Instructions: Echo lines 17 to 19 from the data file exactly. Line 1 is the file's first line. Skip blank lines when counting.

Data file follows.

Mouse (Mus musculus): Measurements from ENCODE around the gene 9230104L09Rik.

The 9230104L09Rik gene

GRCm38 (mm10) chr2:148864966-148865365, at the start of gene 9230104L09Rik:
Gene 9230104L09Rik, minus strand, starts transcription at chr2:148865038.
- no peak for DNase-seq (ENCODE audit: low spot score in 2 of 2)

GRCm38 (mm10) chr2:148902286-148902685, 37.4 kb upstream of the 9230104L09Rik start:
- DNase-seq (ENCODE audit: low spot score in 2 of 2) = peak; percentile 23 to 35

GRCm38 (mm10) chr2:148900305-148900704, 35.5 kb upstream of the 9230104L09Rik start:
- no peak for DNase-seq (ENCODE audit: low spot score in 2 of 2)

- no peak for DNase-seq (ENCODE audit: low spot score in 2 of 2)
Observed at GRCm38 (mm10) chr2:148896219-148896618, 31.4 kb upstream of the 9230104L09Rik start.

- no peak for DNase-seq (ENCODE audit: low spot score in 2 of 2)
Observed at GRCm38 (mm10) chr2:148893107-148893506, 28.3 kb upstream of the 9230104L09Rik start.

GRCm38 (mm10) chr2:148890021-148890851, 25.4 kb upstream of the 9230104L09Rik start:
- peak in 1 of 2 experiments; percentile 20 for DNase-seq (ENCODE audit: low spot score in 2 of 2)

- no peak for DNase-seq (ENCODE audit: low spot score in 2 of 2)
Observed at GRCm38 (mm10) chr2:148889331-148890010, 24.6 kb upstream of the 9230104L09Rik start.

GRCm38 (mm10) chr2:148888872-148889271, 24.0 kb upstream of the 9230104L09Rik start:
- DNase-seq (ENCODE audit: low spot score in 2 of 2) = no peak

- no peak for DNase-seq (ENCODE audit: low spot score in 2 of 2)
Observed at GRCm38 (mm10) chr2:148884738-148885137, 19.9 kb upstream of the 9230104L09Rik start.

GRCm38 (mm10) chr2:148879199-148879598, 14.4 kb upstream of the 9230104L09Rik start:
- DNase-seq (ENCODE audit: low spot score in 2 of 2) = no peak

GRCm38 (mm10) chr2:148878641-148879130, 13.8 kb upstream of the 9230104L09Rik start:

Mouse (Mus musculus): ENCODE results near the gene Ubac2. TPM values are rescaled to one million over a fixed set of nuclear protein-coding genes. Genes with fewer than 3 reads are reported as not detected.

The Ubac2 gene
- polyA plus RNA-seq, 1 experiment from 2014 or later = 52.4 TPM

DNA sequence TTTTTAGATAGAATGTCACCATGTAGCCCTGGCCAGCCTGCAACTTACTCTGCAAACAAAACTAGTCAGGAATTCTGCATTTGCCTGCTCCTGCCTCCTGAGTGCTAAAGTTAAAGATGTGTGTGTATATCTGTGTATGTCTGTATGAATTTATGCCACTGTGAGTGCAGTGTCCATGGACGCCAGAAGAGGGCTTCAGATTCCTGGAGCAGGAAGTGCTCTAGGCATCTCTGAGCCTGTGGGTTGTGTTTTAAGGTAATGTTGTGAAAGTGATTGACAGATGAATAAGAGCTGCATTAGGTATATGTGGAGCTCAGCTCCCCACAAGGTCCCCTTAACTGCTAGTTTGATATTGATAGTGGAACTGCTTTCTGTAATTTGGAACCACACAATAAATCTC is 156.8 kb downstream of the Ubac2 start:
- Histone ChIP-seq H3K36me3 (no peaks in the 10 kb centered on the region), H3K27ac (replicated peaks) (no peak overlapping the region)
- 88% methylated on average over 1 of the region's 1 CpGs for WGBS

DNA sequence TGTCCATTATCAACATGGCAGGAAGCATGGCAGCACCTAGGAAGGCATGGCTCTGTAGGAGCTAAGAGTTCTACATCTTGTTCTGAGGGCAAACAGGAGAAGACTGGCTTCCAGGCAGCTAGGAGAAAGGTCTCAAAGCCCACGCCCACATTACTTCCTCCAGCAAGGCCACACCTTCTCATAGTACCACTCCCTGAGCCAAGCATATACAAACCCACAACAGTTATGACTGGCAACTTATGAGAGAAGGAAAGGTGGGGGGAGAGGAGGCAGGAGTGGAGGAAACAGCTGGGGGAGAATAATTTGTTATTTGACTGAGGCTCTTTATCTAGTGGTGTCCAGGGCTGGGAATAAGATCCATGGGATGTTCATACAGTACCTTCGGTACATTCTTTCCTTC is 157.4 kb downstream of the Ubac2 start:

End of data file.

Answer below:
Observed at GRCm38 (mm10) chr2:148889331-148890010, 24.6 kb upstream of the 9230104L09Rik start.

GRCm38 (mm10) chr2:148888872-148889271, 24.0 kb upstream of the 9230104L09Rik start:
- DNase-seq (ENCODE audit: low spot score in 2 of 2) = no peak